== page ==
This fall, one of Tech’s many greenspaces has been transformed with a special purpose.
The Joint Sexual Violence Advisory Committee (JSVAC) has created a dedicated support space for survivors of sexual violence in the Mayer Memorial Garden, located next to the Skiles Classroom Building. This space features a Japanese bloodgood maple, a symbol for peace and tranquility, as well as a commemorative bench.
“We were kind of looking at it as a space … that says ‘the Georgia Tech community supports those who have experienced sexual violence,’” said third-year AE and JSVAC chair Jodi Camino.
The idea for a support space has been in the works since last year and has now been made possible with funding from the Mental Health Joint Allocation Committee (JAC).
Securing this funding was the first step to implementing the space.
“It cost us a pretty decent chunk of money to secure this because it’s not just the cost of the tree and the bench, but also the cost of the space and maintaining and upkeeping this space,” said Camino. “So we as individuals don’t have to go and maintain that space. That’s something that campus does.”
Next, JSVAC worked with Tech to select the location and finalize details, such as selecting a tree that fit both the climate and the purpose of the space.
“They really helped a lot with working with how exactly that was going to look, where it was going to go, and so we mostly had to kind of deal with the proposal and getting it approved, and then the logistics, Tech was really, really helpful with that,” said Camino.
In the future, the space could possibly be a spot for future events.
“The hope is that we can also … potentially once the pandemic has settled down a little bit, use that space as an active place to hold programming, to hold events, to be a supportive, peaceful environment where those who’ve experienced sexual violence and those who want to kind of collaborate with this goal of supporting survivors and stopping sexual violence can work to do that,” said Camino.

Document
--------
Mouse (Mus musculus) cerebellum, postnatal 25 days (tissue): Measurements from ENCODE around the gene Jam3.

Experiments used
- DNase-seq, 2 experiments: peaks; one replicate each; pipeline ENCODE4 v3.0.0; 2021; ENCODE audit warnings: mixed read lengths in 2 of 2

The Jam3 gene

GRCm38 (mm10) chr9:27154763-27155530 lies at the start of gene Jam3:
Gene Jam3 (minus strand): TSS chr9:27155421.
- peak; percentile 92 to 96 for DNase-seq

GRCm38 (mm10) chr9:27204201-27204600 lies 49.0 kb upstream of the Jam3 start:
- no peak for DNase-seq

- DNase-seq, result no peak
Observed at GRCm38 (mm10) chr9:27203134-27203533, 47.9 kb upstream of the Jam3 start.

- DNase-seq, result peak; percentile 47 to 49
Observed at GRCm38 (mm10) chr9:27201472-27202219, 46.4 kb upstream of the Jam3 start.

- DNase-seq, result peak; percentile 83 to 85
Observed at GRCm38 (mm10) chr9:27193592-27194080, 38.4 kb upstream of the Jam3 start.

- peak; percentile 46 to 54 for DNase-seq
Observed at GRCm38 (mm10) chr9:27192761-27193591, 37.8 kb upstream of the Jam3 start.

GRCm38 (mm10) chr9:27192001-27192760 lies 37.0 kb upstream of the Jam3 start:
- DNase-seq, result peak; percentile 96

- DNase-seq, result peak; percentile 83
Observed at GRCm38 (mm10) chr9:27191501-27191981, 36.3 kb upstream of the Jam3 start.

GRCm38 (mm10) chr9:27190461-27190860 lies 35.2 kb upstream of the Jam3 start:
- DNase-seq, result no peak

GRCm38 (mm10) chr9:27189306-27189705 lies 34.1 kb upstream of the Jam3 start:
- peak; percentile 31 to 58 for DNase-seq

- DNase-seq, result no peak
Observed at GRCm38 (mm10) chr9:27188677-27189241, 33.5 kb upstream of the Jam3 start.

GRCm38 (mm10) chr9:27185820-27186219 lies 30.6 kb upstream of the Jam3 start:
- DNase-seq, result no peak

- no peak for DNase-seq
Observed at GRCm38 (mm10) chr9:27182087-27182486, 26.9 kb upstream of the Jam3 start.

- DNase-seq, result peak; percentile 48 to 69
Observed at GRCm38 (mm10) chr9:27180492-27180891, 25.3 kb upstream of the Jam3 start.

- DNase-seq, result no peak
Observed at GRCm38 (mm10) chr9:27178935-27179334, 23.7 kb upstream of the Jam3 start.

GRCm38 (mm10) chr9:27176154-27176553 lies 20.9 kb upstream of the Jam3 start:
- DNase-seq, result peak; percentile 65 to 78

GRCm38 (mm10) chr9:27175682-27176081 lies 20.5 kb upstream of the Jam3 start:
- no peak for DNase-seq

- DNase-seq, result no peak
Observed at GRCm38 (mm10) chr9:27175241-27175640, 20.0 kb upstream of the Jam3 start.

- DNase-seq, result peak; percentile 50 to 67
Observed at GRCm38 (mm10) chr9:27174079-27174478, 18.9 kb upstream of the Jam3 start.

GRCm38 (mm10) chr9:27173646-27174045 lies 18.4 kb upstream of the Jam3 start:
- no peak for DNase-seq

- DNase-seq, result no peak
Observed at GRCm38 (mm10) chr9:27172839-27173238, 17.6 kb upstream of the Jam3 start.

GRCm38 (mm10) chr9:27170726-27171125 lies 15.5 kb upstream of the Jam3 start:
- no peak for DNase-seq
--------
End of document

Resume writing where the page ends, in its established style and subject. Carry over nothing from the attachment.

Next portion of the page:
Some ideas for possible events include healing or therapeutic yoga and educational events with the VOICE Peer Educators.
“People can kind of use this space as a place to come and sit and talk to others who share a concern for this area, who might share experiences or might just share a passion,” said Camino.
Next spring, Camino wants to incorporate the tree into the annual Take Back the Night event, a candlelight vigil dedicated to survivors of sexual violence, and hopes the tree can be used to display messages of hope to survivors.
The space also features a bench with a dedication.
“It has a Maya Angelou quote,” said Camino. “So it says, ‘I can be changed by what happens to me. But I refuse to be reduced by it,’ and then it says, ‘In support of survivors of sexual violence, we stand with you.’”
Besides the support space, JSVAC works on campus as the voice for students in matters related to sexual and domestic violence.
“We also aim to work directly with students to promote a campus culture that kind of does two things,” said Camino. “One, actively works to prevent sexual violence, a campus community that understands what sexual violence is and the impacts of it and actively works to to prevent that and then two, support survivors and survivors that are in our campus.”
There are numerous resources for members of the Tech community. The main on-campus resource is VOICE, a sexual violence prevention initiative.
“The VOICE advocates are confidential resources on campus,” said Camino. “So, they’re not mandatory reporters of anything and are always available to talk about people’s experiences. They will accompany you to the police station, walk you through options for reporting.”
VOICE also works with those who haven’t experienced sexual violence and wish to support those who have with programs such as bystander intervention training.
Besides VOICE, additional confidential resources include the Women’s Resource Center, Stamps Health Services, LGBTQIA Resource Center and Counseling Center. Camino emphasizes that our day to day interactions with others are essential.
“Personally, I think the biggest way to support survivors of sexual violence is on an interpersonal level and it’s just being super supportive to them as people, not as just a statistic … but as individuals who have dealt with something and deal with it in a different way than every other individual,” said Camino.
Additionally, Camino encourages everyone to use their voice.
“Every little bit that we support our friends and stand up for people that we may or may not know, I think if we can do that as a community, that makes us a lot stronger,” said Camino.